ALDWARKE MAIN. Rotherham, Yorkshire. 23rd. February, 1904.

The colliery was the property of Messrs. John Brown and Company, Limited. The No.2 Parkgate shaft at the colliery was used exclusively for raising and lowering men to the Parkgate inset, 406 yards from the surface. It was an upcast shaft and an outlet for exhaust steam from the hauling engines. At about 5.20 a.m., eight men were being lowered in the top deck of the cage and when they were about 50 yards from the bottom, the winding rope snapped at a point six yards below the surface. The cage fell 400 yards to the bottom of the shaft. One man was killed on the spot and five died shortly afterwards after being liberated from the tangled mass of steel that was the cage. Two died the same day in Rotherham Hospital. the eighth man, Arthur Ramsden, recovered after some months in hospital.

The rope was three and a half inches in circumference (2.9 cm diameter). It was examined at p.m. on the day before the accident by the appointed examiner and reported to be all right. It had been in use for 18 months and the breaking strain should have been 56 tons and the working load about five and a half tons and the weight on the rope when it failed was three tons seven and a half cwt.

Those who died were:

  • Martin Marsh aged 46 years, collier
  • Mark Dyson aged 41 years, collier
  • Peter Rockett aged 54 years, collier
  • Thomas Ramsden aged 55 years, collier
  • Henry Wright aged 36 years, trammer
  • W. Downing aged 30 years, trammer
  • Albert Kent aged 26 years, trammer

The inquest into the men’s deaths was held on the 25th February for formal identification and resumed on the 3rd. March under the direction of Mr. J. Kenyon-Parker, Deputy Coroner, at the Station Hotel, Aldwarke. It was attended by Mr. W.M. Gichard who represented the owners and Mr. J. Raley who was instructed by the Yorkshire Miners’ Association and appeared for the relatives of the deceased.

E.W. Thirkell, the manager of the mine, said he heard of the accident before 6 a.m. and immediately went to the place. He could see that the rope was broken. The cage was on the low landing with the lower deck telescoped into the top deck. The rope was made of improved plough steel and was installed on the 14th. August 1902. The rope was replaced after two years of use and then used as a haulage or balance rope. During he last nine years no rope had worked for longer than two years. The total number of draws in the shaft was about 134 in 24 hours, 67 for each cage. The ropes were examined every day and he said that there was steam in the shaft and the pit water was slightly salty.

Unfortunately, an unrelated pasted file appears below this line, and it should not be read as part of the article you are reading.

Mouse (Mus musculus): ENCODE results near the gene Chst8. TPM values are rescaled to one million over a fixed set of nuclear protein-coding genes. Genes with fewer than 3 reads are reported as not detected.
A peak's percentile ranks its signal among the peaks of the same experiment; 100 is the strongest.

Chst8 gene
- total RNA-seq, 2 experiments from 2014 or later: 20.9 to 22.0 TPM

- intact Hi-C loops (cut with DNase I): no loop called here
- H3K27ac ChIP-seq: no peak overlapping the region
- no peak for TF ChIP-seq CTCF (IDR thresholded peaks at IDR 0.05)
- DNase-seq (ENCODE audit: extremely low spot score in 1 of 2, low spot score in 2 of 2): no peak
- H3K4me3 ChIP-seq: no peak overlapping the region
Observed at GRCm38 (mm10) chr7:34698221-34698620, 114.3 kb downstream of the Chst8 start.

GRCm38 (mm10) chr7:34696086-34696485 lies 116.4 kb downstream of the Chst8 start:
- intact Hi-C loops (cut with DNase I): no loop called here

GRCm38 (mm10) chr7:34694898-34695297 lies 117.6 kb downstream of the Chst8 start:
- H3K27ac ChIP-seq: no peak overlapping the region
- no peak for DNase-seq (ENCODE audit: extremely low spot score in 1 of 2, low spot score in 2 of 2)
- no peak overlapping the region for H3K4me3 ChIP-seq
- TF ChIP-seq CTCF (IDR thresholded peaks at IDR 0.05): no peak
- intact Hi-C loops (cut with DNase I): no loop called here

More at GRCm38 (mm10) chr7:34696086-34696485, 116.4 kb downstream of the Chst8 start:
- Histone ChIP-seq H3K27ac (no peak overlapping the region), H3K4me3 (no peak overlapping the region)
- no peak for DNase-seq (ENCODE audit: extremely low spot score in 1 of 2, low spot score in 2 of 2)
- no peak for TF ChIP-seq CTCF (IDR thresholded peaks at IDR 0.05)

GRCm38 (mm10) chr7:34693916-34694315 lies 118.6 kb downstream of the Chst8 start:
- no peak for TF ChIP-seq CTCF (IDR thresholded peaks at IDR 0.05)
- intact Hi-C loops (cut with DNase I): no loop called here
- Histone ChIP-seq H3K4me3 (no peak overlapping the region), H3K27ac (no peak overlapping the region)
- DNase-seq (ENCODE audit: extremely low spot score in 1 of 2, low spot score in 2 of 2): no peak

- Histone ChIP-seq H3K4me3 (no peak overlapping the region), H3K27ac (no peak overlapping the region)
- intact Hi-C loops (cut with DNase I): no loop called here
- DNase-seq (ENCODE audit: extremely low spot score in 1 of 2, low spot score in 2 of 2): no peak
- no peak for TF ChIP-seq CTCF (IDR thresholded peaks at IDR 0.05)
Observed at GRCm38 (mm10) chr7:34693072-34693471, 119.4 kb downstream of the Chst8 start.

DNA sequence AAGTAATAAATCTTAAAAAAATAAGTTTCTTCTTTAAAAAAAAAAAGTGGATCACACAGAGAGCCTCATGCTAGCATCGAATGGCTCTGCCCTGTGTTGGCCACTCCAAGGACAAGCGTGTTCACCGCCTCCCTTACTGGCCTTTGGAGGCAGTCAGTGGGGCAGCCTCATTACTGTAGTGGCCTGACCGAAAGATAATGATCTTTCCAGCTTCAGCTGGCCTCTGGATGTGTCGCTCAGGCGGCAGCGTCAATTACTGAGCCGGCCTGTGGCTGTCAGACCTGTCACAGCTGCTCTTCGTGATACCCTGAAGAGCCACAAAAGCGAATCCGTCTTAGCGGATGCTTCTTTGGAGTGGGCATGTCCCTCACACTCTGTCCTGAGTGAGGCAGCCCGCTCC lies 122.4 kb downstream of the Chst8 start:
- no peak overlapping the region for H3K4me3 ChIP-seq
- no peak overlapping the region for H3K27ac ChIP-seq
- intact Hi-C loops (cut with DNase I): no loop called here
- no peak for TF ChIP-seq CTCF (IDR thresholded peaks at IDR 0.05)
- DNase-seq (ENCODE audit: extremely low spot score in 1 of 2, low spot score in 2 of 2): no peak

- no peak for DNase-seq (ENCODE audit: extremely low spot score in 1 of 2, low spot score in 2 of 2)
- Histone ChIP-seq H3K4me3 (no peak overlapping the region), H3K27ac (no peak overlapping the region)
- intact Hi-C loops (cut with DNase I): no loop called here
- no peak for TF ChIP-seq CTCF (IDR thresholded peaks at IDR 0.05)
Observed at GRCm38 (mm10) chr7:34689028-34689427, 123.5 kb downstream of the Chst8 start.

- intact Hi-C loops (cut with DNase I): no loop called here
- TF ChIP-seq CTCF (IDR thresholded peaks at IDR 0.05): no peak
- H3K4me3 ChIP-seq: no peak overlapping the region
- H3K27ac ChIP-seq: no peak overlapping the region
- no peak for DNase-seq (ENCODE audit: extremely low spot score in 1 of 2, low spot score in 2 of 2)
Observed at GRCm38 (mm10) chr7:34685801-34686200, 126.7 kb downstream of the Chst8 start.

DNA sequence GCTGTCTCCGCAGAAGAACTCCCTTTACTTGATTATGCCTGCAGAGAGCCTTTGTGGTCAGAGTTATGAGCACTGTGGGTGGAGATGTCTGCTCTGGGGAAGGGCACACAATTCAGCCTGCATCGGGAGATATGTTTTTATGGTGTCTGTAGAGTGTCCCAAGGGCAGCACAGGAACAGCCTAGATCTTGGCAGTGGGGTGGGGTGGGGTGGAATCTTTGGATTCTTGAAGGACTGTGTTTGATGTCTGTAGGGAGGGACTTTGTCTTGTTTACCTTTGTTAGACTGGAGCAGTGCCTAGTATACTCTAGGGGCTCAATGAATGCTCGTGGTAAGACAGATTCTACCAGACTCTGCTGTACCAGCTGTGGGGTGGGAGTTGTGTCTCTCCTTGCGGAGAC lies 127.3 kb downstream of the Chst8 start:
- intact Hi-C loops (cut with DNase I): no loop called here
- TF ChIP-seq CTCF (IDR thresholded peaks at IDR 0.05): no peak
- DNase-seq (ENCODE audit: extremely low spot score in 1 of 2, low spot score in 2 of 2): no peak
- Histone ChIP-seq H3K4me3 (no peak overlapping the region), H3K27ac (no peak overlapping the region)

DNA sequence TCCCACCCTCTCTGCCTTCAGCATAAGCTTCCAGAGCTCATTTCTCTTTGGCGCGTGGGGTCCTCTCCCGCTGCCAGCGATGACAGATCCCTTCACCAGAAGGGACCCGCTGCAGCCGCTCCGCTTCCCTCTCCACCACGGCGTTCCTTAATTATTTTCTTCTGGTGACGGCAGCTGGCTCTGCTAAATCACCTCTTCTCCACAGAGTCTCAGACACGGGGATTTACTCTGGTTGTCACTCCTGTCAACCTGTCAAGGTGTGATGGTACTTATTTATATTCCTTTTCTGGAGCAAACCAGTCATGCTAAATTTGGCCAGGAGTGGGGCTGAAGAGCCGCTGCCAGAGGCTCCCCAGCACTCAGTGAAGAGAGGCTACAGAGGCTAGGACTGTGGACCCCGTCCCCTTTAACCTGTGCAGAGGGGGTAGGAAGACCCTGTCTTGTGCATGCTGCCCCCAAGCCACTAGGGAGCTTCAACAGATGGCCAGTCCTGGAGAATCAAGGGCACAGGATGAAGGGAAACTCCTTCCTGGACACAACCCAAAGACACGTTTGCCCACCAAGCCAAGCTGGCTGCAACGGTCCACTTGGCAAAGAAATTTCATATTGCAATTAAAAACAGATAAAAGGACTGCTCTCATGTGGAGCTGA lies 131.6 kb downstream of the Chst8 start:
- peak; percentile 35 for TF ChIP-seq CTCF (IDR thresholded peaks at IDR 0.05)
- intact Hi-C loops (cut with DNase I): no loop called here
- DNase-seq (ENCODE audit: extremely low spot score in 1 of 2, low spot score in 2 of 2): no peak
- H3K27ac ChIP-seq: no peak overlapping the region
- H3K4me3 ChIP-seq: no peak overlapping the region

John Walker was the winding engineman on duty hen the accident occurred. He had gone to work at 4 a.m. and had worked at the colliery for 28 years and had learned to wind 35 years before. He was letting down the third cage load of men at the usual speed and shut off the steam before he had got halfway down. When the cage was about six revolutions off the bottom he reversed his level to pull up. At about four revolutions the cage came to a standstill for a moment and the ascending cage began to descend. The broken end of the rope came over the engine house. He had tried the ropes before he began winding the men and had found everything all right. He swore that there was no sudden application of the brake and in fact, he had not used the brake at all before the accident.

Thomas Brameld told the court it was his duty to examine the drawing rope and he had inspected it at 3 p.m. The inspection took about 10 minutes. He examined it by holding a piece of rubber and letting the rope run through. Sometimes they put callipers on the rope and there had been a slight reduction in the diameter due to wear.

The rope was examined by experts and John Edward Stead, F.R.S. who practised as a metallurgical chemist in Middlesborough and he did not think that there was any fault in the rope but that the accident was caused by a sudden strain being placed on it and W.H. Pickering, Chief Inspector of Mines in the York and Lincoln Districts thought the rope had been weakened by internal corrosion which was probably hidden. He expressed the opinion the winding ropes should be re-capped every six months.

The jury returned the following verdict:

That the deceased lost their lives through the breaking of the rope whilst descending the Parkgate shaft, but there is not sufficient evidence to prove the cause of the rope breaking and the jury further recommend that the ropes in the upcast shaft be more frequently changed.


The Mines Inspectors Report, 1904. Mr. Walker.
Colliery Guardian, 26th February 1904, p.449, 18th March, p.614

Information supplied by Ian Winstanley and the Coal Mining History Resource Centre.

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